Later this year, Royal Caribbean will also have its largest deployment yet in Asia, with two 3,114-passenger ships sailing from Singapore, Shanghai and Tianjin. Goldstein said the Chinese deployments must have crew members, entertainers and tour guides who speak Mandarin, and a balance of new foods as well as traditional Chinese comfort food.
“It is certainly a more complicated undertaking than if we were just taking Americans in English to all parts of the world,” Goldstein said. “But that’s not really what our business and the modern cruise industry is about.”
Still, North Americans remain crucial to the industry. According to CLIA, U.S. passengers made up more than 56 percent of cruisers in 2011; second place went to the United Kingdom, with just over 9 percent of the total.
Miami-based Norwegian Cruise Line has four ships in Europe this summer, but president and CEO Kevin Sheehan said the company is trying to get as many Americans as possible on board.
“Europeans don’t spend on the shore excursions as much as Americans,” he said. “They don’t spend the same way in the casino.”
Sheehan said costly airfare from the U.S. to Europe complicated efforts to lure more Americans last year, a common wrinkle that can discourage cruising abroad, especially when plane tickets cost more than a week at sea.
To erase that hurdle, some lines have turned to packages offering free airfare when customers book a cruise. That’s the standard for Regent Seven Seas Cruises and Oceania Cruises, Miami-based lines owned by Prestige Cruise Holdings.
“We believe that that offer works because air, quite frankly, is a major hassle,” said Kunal Kamlani, president of both brands. “Prices tend to increase, air taxes tend to increase.”
Making it easier for guests to reach ships is key for Regent and Oceania, which draw the vast majority of customers from North America to destinations around the world.
“In the last year or year-and-a-half, the bias seems to be more towards international; we’ve got a slightly different view,” Kamlani said. “We’re getting great growth internationally, but we think our bread and butter is North America.”
Although the two-ship Azamara Club Cruises line caters to a majority of North American guests, those still make up less than half of passengers on any given cruise. But because of the brand’s upmarket niche, even foreign travelers are comfortable with an English product, Pimentel said. Even so, the company features entertainment that appeals to broad audiences, daily news in more than 20 languages and culinary choices designed for an international mix.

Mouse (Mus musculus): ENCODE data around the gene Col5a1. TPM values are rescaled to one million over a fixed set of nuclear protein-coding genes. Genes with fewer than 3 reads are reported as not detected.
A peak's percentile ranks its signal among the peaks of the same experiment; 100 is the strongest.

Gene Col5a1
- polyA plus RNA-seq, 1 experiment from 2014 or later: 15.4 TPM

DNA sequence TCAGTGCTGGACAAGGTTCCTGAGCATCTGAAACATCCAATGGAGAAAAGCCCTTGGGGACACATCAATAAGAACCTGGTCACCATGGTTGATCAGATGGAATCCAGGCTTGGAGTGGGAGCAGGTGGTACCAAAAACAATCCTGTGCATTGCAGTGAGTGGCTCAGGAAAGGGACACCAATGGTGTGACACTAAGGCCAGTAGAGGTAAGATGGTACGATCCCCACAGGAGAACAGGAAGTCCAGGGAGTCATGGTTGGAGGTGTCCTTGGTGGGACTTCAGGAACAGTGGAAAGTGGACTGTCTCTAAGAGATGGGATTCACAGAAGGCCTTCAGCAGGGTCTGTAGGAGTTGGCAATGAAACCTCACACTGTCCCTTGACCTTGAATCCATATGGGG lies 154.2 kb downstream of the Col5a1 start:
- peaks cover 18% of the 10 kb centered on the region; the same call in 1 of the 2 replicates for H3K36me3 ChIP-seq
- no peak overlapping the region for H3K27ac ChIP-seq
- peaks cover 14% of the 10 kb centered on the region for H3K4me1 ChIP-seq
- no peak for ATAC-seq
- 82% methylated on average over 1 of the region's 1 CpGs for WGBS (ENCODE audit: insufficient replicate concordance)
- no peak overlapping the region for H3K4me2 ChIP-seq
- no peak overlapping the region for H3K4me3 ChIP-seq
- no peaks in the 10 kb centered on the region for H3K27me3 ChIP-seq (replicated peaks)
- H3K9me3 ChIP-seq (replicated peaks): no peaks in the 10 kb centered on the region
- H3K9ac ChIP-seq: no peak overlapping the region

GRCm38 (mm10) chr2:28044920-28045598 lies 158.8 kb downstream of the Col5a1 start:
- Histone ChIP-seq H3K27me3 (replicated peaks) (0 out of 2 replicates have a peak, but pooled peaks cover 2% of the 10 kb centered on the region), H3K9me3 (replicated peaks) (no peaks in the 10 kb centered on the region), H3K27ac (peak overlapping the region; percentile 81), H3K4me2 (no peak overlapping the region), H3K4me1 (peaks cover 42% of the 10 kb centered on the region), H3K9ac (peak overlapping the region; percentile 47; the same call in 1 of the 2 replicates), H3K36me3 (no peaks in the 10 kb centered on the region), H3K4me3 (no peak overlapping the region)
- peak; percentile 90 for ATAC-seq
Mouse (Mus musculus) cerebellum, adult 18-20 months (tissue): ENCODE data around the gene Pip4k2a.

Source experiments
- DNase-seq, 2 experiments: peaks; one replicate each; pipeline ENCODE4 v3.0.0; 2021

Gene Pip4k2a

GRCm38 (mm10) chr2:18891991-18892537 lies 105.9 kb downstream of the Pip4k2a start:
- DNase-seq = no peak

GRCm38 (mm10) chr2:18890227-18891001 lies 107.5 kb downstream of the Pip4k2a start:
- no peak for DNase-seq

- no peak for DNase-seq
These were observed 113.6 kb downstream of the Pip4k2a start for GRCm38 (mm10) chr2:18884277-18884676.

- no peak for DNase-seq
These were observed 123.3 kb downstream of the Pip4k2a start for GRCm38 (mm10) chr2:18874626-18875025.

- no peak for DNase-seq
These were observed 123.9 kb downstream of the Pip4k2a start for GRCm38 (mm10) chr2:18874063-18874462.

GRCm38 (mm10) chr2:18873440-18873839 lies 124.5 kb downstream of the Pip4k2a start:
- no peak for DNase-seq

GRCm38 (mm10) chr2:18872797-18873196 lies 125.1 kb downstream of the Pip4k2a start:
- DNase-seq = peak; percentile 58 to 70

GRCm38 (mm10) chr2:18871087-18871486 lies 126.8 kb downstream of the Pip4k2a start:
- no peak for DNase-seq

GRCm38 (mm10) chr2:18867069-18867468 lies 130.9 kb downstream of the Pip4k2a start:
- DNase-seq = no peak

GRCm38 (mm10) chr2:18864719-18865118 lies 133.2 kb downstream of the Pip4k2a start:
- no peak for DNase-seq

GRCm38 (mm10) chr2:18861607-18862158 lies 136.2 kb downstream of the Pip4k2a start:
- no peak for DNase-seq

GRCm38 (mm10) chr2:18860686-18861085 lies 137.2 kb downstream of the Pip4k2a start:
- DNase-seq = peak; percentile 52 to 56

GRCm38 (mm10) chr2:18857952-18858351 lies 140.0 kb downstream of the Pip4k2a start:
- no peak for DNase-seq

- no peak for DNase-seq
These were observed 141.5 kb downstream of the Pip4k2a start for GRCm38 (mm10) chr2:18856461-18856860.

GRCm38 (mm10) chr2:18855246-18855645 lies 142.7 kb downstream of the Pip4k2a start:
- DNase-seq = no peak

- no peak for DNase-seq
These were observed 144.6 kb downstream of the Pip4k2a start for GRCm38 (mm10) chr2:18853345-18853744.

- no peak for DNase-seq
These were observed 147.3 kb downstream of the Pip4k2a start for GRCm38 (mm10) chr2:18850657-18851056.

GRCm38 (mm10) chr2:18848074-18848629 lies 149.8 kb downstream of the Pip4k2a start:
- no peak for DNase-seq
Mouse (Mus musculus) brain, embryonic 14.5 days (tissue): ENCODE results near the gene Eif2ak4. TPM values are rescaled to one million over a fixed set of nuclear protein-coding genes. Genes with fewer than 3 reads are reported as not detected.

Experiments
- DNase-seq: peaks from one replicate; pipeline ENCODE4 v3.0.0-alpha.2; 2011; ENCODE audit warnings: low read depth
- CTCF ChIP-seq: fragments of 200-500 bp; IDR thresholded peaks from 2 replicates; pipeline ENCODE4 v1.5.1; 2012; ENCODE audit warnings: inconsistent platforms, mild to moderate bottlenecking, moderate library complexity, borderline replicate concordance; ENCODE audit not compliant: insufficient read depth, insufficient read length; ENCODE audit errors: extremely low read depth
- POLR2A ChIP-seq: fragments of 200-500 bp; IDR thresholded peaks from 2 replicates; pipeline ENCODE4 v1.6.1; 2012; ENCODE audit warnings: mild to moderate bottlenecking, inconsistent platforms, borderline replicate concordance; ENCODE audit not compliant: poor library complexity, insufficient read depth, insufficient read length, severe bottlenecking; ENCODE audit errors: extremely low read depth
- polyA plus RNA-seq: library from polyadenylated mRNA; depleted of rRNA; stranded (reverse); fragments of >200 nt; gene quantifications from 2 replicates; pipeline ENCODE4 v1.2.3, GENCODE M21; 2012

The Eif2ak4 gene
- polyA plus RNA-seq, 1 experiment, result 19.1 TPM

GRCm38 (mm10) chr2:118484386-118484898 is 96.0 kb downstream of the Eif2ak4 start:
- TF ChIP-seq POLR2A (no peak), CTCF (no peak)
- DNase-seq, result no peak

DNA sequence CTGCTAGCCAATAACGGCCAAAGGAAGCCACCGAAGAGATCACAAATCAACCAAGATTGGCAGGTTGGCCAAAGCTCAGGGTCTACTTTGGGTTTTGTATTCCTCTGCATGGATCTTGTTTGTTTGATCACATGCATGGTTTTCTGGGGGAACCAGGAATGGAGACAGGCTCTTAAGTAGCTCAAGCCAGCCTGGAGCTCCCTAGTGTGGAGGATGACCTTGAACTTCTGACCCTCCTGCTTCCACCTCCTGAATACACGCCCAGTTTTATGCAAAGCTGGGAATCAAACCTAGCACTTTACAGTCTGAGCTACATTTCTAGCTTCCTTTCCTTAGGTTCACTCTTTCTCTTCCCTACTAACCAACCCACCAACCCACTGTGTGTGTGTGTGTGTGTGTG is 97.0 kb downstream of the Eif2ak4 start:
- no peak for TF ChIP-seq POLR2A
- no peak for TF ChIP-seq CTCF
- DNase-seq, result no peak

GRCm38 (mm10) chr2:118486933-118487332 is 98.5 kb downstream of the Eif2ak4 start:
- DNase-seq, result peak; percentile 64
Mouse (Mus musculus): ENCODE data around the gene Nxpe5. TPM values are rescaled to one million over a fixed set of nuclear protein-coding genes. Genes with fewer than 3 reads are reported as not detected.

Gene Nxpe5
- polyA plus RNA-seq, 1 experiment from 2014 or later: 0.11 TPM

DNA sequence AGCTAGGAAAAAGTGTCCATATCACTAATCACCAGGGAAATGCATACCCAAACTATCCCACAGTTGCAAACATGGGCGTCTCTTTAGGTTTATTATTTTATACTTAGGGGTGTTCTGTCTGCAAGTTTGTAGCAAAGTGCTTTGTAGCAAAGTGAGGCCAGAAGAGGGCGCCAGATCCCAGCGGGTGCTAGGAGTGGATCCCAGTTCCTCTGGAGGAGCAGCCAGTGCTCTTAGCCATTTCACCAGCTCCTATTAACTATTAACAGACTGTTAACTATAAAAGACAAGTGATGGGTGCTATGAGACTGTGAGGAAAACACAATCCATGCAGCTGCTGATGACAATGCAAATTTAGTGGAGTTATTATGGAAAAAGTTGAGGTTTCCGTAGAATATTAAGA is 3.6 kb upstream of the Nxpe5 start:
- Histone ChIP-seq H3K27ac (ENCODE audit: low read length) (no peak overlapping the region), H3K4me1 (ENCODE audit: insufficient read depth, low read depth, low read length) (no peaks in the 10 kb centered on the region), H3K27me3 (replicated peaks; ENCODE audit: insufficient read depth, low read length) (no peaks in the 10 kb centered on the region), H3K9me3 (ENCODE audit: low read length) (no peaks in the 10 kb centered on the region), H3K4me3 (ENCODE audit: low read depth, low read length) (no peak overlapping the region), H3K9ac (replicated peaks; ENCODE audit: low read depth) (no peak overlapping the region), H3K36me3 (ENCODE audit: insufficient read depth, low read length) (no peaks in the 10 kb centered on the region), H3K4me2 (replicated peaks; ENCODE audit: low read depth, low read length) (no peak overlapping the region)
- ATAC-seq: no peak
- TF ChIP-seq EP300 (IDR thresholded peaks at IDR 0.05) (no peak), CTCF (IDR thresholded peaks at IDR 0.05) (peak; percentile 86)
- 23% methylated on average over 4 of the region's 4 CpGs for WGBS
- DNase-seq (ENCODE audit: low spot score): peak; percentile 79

For 2014, the famously destination-intensive brand is even offering some cruises in California’s wine country geared especially to Australian and European guests.
“I think we will see a lot of people who are not Americans on that segment,” Pimentel said.
As the customer base has expanded outside the U.S., so have the efforts of the Cruise Lines International Association, which represents cruise lines and travel agents. The trade organization announced in December that nine industry associations around the world were joining forces under the CLIA umbrella.
While working with travel agents abroad to make sure they are equipped to sell cruises, CLIA president and CEO Christine Duffy said the association is also focused on working on safety and security globally.
“That’s why it was important to say that there was one unified structure, to say that there is one industry with one voice,” she said.
At least for now, that industry appears to be focused on how best to tap the growing middle class in China and Japan. North American cruise lines that aren’t in the region yet are pondering how best to start, while letting their forerunners explore the market.
Peisley said he believes cruise lines that really want to appeal to markets within Asia will need to build ships for that purpose, focusing less on bars and sun decks that are unlikely to appeal to local passengers and more on food and entertainment.
Carnival Cruise Lines’ Thornton said the line can learn a lot from Italian sister brand Costa Cruises, which has been sailing in Asia for years . The American brand is studying which markets and deployments would be best to tackle initially. “The challenges are [that] Asia’s obviously a huge geographic area and there are very distinctive source markets within Asia — and all of them would require a sizeable market investment to start a brand,” he said.
Norwegian Cruise Line, with majority shareholder Genting Hong Kong already based in China, also has an eye on eventually moving into the market. But he said there’s no rush.
“Let’s see how the market continues to develop and when it’s more seasoned and not so much of a risk, we’ll waltz in there,” he said.
With only 11 ships now and two more coming by 2014, Sheehan said the priority now is making sure each of the ships sails in a market where the line is comfortable.
“I don’t want to take any unnecessary risk with the business as it is at this level,” Sheehan said. “If I had 100 ships, I could take a lot of risk.”
For a giant cruise company such as Carnival Corp., experimenting with emerging markets is a small gamble, said Jaime Katz, equity analyst for Morningstar in Chicago.
“I think by putting one or two ships in a new market, you’re not really rolling the dice,” Katz said. “It could be a home run, it could be an absolute disaster. But at the end of the day, you have to get your feet wet in a new market and see if it holds up.”